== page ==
Again Islam gets a mention, but while a connection to the killers is implied, it's still not made explicit.
Back in April, Christianity Today was rather less obtuse in its reporting of the Malatya murders (what is it about those guys at Christianity Today and Christianity?):
In a gruesome assault against Turkey's tiny Christian community, five young Muslim Turks entered a Christian publishing office in the southeastern province of Malatya Wednesday and slit the throats of the three Protestant Christians present.
Two of the victims, Necati Aydin, 36, and Ugur Yuksel, 32, were Turkish converts from Islam. The third man, Tilmann Geske, 46, was a German citizen.
The Turkish press reported Thursday that four of the five young men arrested for the murders, all 19 to 20 years of age, admitted during initial interrogations that they were motivated by both "nationalist and religious feelings."
According to the newspaper Hurriyet, one of the suspects declared during police questioning, "We didn't do this for ourselves. We did it for our religion. May this be a lesson to the enemies of religion."
There's an awful lot of talk about religion going on there. And just to recap: the nationality of two of the victims was Turkish, which is the same nationality as the killers'; so it would require a series of semantic somersaults with a high degree of difficulty to reach the conclusion that nationalism was a motive for the killings.
Most reasonable people will, of course, be able to infer from the report that the killers were Muslim, but the BBC deliberately plays down the religious angle, and plays up the 'nationalism' line for all it's worth. And it's not hard to see why.
In the eyes of the BBC and other soft-leftists Islamism either isn't a danger at all; is a minor irritation that isn't worth confronting; or is perhaps a more serious problem, but one which can't be addressed due to considerations of multi-culturalism and political correctness.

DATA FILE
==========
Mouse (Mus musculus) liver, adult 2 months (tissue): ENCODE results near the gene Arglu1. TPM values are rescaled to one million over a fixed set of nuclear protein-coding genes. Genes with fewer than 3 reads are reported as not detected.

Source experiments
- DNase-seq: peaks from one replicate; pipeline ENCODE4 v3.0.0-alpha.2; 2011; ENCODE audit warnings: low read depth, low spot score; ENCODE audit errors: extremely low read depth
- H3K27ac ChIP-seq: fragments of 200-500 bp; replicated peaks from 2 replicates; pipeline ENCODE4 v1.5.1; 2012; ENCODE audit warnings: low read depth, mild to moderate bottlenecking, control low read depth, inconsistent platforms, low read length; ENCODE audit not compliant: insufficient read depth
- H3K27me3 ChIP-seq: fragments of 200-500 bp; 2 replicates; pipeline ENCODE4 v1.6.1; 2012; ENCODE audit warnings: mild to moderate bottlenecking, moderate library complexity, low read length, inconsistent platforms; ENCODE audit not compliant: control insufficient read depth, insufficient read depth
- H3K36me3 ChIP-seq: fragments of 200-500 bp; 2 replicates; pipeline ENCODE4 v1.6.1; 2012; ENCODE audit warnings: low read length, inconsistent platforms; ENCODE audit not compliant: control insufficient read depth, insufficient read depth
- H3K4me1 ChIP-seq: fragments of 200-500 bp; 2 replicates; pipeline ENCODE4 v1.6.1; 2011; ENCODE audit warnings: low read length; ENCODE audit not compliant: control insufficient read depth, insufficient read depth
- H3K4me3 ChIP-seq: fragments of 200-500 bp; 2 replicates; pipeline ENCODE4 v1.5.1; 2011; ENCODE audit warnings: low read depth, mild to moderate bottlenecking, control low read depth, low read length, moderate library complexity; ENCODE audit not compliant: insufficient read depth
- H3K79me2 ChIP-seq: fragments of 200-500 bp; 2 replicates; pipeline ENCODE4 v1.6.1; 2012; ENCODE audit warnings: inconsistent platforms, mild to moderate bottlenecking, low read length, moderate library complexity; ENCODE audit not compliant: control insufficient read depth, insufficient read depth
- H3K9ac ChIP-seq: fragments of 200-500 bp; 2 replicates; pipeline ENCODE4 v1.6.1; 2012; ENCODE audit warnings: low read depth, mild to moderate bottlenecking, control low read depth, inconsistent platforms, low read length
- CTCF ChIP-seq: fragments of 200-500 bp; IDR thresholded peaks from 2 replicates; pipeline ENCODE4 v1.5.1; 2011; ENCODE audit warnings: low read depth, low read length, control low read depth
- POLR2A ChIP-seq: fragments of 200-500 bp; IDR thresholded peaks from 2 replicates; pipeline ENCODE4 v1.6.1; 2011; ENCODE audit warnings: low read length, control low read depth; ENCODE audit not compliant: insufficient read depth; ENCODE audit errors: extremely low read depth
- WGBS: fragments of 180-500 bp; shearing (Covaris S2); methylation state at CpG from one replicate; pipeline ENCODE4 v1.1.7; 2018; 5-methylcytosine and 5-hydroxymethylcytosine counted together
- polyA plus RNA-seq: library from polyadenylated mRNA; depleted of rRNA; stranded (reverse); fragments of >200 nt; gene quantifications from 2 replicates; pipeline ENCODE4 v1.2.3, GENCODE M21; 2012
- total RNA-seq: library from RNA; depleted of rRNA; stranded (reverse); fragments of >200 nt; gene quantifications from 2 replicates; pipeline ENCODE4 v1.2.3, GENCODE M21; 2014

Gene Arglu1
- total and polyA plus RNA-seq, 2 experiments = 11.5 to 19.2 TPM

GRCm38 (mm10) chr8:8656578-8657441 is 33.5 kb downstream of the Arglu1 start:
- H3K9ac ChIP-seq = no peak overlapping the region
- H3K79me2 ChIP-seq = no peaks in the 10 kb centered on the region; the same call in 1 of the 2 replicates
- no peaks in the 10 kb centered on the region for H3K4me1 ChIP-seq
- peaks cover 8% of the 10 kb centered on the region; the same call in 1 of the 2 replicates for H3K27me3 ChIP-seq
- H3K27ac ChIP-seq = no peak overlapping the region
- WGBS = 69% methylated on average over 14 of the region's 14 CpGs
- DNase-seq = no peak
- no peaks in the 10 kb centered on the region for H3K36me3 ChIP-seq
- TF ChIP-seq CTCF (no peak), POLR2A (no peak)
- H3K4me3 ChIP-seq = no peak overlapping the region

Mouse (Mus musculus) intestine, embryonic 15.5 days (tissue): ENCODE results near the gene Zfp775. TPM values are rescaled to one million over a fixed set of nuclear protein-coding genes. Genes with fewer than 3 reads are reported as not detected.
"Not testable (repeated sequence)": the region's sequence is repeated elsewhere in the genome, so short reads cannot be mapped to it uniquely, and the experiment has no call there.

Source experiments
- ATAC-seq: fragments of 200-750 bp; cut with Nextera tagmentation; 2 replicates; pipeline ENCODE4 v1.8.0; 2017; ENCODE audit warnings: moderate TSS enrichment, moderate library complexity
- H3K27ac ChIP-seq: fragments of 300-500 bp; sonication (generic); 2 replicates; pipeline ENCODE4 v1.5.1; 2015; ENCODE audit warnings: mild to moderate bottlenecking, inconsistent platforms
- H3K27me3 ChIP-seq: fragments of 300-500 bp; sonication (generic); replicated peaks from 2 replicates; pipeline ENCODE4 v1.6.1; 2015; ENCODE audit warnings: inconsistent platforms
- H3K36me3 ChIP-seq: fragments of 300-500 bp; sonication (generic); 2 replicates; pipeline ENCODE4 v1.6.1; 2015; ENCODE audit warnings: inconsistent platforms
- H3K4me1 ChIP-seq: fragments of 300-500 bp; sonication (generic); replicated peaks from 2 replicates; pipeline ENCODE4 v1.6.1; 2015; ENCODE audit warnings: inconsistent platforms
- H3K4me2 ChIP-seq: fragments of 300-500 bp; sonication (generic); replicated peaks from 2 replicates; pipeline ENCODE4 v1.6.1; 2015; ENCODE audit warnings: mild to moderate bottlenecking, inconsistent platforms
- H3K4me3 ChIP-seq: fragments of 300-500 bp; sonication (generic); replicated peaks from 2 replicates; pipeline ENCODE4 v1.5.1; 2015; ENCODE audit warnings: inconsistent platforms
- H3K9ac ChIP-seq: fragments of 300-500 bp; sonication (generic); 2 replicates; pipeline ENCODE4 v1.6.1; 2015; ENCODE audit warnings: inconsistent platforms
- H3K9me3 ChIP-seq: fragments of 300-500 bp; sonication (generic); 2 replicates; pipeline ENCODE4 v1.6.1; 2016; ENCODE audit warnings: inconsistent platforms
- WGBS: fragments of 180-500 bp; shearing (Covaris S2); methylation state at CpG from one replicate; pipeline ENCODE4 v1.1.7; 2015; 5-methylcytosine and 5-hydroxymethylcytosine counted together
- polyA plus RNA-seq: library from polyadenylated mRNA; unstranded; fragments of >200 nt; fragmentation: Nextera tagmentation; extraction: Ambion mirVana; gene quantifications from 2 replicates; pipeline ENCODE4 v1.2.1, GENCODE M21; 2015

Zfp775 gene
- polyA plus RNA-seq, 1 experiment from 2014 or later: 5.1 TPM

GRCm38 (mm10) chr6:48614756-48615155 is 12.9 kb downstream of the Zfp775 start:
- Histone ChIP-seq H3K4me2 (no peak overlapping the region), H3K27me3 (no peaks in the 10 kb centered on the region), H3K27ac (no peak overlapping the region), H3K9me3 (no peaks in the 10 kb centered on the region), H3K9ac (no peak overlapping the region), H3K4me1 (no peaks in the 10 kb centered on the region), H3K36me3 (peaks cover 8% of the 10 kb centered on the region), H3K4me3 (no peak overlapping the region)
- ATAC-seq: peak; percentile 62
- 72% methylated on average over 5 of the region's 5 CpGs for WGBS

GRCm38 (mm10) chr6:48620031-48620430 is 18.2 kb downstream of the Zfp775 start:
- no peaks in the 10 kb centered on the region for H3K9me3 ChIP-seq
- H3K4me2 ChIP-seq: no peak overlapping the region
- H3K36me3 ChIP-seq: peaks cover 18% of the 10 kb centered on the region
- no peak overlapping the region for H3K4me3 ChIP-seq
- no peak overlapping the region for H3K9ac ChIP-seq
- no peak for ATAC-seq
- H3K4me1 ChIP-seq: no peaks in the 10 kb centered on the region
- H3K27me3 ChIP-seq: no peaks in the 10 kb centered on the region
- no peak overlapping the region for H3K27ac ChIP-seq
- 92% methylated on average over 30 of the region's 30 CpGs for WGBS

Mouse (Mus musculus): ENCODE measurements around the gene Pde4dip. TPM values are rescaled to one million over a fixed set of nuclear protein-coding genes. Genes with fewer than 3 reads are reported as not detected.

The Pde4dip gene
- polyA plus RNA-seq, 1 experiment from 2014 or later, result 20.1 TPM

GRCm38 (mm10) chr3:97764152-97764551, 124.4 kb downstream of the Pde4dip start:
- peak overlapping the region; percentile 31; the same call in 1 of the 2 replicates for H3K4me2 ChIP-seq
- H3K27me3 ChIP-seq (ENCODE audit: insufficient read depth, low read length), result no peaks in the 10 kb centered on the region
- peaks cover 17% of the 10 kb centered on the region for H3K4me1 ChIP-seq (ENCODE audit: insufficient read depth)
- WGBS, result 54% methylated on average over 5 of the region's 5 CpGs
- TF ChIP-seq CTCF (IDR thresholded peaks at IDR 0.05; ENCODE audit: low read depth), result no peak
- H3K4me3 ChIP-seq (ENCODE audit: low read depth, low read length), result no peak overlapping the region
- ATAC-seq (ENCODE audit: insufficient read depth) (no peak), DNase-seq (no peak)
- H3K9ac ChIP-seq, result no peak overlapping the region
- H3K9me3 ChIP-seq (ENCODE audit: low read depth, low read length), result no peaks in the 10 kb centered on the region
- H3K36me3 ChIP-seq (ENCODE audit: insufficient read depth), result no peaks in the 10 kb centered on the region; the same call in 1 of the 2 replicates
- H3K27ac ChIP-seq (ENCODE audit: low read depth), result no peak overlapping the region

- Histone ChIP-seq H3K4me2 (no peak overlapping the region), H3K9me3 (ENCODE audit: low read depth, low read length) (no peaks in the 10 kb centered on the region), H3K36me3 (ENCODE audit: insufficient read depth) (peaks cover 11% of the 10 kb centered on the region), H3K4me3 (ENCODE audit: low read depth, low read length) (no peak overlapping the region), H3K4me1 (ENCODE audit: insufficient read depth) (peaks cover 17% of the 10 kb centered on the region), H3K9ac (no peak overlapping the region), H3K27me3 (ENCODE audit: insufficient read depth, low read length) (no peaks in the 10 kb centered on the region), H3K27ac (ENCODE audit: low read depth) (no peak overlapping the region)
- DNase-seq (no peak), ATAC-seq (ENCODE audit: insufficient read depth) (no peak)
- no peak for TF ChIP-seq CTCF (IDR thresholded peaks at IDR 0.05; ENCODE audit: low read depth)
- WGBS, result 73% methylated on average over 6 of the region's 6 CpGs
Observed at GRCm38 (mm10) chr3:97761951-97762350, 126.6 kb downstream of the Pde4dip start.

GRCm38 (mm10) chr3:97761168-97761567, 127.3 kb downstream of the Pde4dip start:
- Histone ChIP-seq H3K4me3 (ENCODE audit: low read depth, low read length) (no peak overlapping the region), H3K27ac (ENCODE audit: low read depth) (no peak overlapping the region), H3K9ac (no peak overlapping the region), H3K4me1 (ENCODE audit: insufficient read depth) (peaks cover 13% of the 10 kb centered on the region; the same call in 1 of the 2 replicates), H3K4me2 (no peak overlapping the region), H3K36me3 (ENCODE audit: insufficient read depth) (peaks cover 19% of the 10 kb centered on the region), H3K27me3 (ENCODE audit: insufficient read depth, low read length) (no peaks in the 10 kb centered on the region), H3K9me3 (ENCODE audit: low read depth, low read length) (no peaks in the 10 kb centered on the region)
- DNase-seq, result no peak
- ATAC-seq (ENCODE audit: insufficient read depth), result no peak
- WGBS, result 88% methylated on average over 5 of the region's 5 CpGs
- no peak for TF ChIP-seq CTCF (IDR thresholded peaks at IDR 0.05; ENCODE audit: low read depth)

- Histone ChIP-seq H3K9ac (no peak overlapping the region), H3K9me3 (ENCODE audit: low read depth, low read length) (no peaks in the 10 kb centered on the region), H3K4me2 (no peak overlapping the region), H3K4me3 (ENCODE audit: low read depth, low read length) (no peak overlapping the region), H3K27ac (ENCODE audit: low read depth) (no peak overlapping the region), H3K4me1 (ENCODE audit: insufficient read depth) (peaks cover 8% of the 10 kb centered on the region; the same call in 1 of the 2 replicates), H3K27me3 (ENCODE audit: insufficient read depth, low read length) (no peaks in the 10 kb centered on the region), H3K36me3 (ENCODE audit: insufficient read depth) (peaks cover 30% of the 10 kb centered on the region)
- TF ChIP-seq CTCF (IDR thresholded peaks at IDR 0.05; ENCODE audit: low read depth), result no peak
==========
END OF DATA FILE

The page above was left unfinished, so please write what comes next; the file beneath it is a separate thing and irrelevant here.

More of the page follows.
Nationalism, on the other hand, is seen by the Left as an all-too-real and pressing threat; and fortunately for the world the solutions to the problem are simple: the transference of more power to transnational institutions like the EU and the UN, and the increased migration of peoples to the point where ideas of nationality become meaningless.
As well as insulting the intelligence of its readers, the BBC is also insulting the tens of millions of Turkish people who are able to make a clear distinction between the state and Islam. Despite growing pressure from Islamists, Turkey remains a secular state, with Turkish law guaranteeing the right to engage in religious evangelism as long as it's not politically motivated.
It's true that the Malatya killers, like others, expressed nationalitic as well as religious sentiments, but that's because for Islamists they're one and the same thing. Islam is the state - a notion embodied in the concept of the 'umma', or global Muslim community. Their allegiance is to Islam first, and nationality - Turkish or otherwise - second, and they make little distincition between the two.
But for the BBC it's quite the opposite, and it's a line of thinking that endangers people of every nationality, and every non-Islamic religion, the world over.
Update 3: A commenter has posted the text of a letter that was sent to churches and religious organisations worldwide by the church whose members were murdered. A shorter, and less gory version is here.
Update: Thanks to Rusty at Jawa Report for linking!
Update 2: I've received the following comment, which suddenly makes this feel very personal: